RICHMOND, Va. (WRIC) — When it comes to volunteering, Richmond residents rank number 4 in the country, according to the Volunteering and Civic Life in America (VCLA) report released today by the Corporation for National and Community Service (CNCS), the federal agency that engages millions of Americans in volunteer service each year.
This year’s report found that 33.5 percent of Richmond veterans volunteered in 2015. The state as a whole ranked number 17.
In total, more than 1.9 million Virginia volunteers gave 273 million hours of service worth an estimated $6.1 billion. In addition, 59 percent of residents participated in “informal volunteering,” which includes activities like helping sick neighbors shop for groceries or watching each other’s children and more than half – 55 percent — of all residents donated $25 or more to charity. The state also ranks fifth in volunteer service by Veterans.
“The people of Virginia should be proud of their long record of service to their neighbors and community,” said Wendy Spencer, CEO of the Corporation for National and Community Service. “Service is a core American value that unites communities and brings Americans together from all walks of life to solve some of our most pressing challenges. Volunteers enrich our communities and keep our nation strong. As citizens, there are so many ways we can make a difference and make our country stronger for those who are in need, during the upcoming holiday season and throughout the entire year.”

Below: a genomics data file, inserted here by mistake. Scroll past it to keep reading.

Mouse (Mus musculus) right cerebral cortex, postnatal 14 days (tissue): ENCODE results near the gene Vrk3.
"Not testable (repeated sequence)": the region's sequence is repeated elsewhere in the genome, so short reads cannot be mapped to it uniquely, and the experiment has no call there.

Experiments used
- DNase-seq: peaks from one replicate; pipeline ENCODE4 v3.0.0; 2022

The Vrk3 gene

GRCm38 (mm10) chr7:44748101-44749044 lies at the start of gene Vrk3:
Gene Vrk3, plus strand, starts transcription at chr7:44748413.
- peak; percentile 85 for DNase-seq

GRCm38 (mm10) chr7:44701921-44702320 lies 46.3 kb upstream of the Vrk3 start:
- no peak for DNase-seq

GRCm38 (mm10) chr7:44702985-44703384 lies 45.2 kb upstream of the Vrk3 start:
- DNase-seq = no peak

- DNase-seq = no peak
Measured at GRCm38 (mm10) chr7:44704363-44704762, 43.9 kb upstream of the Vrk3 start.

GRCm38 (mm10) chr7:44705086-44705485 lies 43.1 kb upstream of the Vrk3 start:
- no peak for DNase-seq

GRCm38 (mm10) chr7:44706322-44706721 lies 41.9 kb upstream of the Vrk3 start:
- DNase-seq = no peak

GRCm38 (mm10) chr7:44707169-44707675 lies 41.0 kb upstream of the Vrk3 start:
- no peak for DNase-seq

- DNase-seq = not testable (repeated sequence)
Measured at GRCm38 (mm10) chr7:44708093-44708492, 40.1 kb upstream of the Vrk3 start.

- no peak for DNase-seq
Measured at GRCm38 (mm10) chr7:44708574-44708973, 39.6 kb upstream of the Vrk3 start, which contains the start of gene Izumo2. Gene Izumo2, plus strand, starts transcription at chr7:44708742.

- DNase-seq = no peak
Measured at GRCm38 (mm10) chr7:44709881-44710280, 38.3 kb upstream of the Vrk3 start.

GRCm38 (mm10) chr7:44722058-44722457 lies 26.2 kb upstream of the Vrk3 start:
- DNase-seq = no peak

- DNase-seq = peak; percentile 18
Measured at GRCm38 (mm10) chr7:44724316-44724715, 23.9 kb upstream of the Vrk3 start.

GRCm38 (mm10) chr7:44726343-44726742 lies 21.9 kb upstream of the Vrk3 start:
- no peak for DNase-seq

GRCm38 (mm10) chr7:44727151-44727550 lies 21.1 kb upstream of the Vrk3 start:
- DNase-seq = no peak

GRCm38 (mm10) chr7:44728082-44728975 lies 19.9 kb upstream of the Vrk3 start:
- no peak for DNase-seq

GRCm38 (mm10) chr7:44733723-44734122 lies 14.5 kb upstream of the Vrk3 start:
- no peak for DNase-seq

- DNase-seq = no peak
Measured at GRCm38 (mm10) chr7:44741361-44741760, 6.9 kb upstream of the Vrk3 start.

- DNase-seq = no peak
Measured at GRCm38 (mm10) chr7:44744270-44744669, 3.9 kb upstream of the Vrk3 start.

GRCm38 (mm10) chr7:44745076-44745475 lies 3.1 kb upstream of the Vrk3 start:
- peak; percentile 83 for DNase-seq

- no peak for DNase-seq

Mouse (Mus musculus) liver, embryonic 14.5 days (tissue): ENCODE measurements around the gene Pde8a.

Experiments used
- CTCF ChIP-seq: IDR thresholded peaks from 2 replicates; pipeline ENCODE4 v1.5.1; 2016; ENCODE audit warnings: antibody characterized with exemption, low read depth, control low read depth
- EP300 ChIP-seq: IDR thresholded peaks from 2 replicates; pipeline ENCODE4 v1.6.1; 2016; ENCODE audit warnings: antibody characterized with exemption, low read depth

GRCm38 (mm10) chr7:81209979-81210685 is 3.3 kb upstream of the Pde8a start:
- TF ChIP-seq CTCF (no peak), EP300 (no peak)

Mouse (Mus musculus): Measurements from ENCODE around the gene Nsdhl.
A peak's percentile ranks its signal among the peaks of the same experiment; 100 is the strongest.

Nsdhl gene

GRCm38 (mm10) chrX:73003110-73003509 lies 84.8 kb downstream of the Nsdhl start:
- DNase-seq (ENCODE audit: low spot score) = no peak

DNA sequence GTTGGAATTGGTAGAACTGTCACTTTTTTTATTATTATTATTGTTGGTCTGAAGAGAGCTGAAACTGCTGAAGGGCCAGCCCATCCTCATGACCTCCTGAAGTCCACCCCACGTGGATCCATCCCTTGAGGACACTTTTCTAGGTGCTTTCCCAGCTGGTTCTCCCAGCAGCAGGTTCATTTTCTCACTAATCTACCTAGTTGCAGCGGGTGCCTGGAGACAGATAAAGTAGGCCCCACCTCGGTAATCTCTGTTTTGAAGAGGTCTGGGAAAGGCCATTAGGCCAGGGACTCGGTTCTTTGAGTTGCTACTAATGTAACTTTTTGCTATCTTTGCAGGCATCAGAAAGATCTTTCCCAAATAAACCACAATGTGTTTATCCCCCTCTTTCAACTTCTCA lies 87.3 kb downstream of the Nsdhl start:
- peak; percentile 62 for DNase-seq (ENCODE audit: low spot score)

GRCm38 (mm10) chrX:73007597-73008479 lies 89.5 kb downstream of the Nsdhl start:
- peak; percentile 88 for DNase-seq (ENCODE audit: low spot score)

The Volunteering and Civic Life in America report found that 62.6 million adults (24.9 percent) volunteered through an organization in 2015. Altogether, Americans volunteered nearly 7.8 billion hours last year, worth an estimated $184 billion.
Over the past 14 years, Americans volunteered 113 billion hours, worth an estimated $2.3 trillion.
The Volunteering and Civic Life in America research also showed that volunteers are more likely than non-volunteers to talk to neighbors, attend community meetings, participate in civic organizations, discuss politics or local issues with family and friends, do favors for neighbors, and fix things in the neighborhood.
A growing body of research indicates that communities with higher levels of this type of civic engagement, also known as social capital, have been linked to lower crime rates, improved health outcomes for aging adults, lower rates of mental illness, improved academic outcomes for children, improved employment outcomes for job seekers, and greater community resilience following a disaster.